Dr S. I. Keethaponcalan is Chair of the Conflict Analysis and Dispute Resolution Department at Salisbury University, Maryland. Formerly he was Professor of Political Science and head of the Department of Political Science and Public Policy at the University of Colombo, Sri Lanka. He has served as a researcher and research fellow in several international agencies, including the United Nations Institute for Disarmament Research in Geneva, Switzerland, the Bonn International Center for Conversion in Bonn, Germany, and the Peace and Governance Program of the United Nations University in Tokyo, Japan
Dr Keethaponcalan has published widely on conflict and peace-related issues in Sri Lanka and South Asia.
This is an exclusive interview given by Dr Keethaponcalan to CSST.
It now seems clear that Sirisena had no intention of addressing Tamil aspirations nor was there any attempt on the part of Wickramasinghe to effectively counter Sirisena on this particular issue. In your view why did the TNA continue to pin its hopes on a new constitution?
It was very clear since the inception of the constitutional reform process that the process will not succeed. In other words, we knew that the process would not lead to greater autonomy for the North-East provinces. The main problem is with the Southern polity that does not feel the need to devolve power in order to address the ethnic conflict. Many in the South believe that there is no ethnic issue in the country.
The reality is that the South would not concede without adequate pressure. Why would any government devolve power if it is not under pressure to do so? Pressure could have emanated from the International community, India or Tamils locally. The international community and India were interested in working with Sri Lanka rather than completely opposing it. In order to create an environment for concessions from the South, the TNA, the main political party representing the Tamil people should have been proactive. Instead, the party adopted a subversive approach thinking it needs to collaborate, always. That was a strategic blunder.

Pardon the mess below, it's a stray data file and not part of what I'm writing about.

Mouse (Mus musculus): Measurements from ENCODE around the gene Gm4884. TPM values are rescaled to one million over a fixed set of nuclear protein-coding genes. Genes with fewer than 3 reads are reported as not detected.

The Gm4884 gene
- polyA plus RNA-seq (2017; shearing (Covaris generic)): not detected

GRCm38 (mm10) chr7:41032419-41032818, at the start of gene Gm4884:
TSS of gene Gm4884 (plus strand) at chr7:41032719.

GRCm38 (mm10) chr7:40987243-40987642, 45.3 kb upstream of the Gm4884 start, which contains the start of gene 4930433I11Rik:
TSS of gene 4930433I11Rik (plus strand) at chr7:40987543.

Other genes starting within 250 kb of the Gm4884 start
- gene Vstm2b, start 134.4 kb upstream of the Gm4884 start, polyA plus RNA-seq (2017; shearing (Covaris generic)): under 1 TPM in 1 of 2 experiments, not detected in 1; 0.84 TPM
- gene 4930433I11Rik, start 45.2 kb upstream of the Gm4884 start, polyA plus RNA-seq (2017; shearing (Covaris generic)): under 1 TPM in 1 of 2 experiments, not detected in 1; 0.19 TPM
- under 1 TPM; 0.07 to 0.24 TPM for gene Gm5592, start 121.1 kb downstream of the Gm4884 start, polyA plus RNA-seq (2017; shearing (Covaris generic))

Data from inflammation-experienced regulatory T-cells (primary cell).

Also, Tamils currently don’t have a fully independent leadership. An important segment of the TNA leadership is pro-UNP. It is unfortunate that the main Tamil party has been led by sympathizers of Southern parties. These elements know that there will be no constitutional reform to address Tamil issues. They are wittingly misleading Tamil people.
History tells us that merely appealing to fairness and justice alone in winning Tamil rights has proven to be futile. Instead, it requires effective bargaining from some position of strength. What strategy should the Tamil people employ to bargain with the Sri Lankan state effectively?
Right now, Tamil people need multiple strategies.
- The “one party-one leader” strategy where one entity controls the Tamil polity did not work. Political unity at any cost works well in theory, but it has not brought any tangible benefits to the Tamil people. Currently, the TNA has absolutely no responsibility to the Tamil people because there is no alternative. TNA knows that the Tamil people will vote for them regardless of their policies and actions. Hence, Tamil people need to diversify their political choices. They need to groom alternative, but reliable political choices. As we say in Tamil, keeraikadaikum ethirkadai thevai 1 Sinhala people do well because they have choices. One fears the other. Tamils lack this.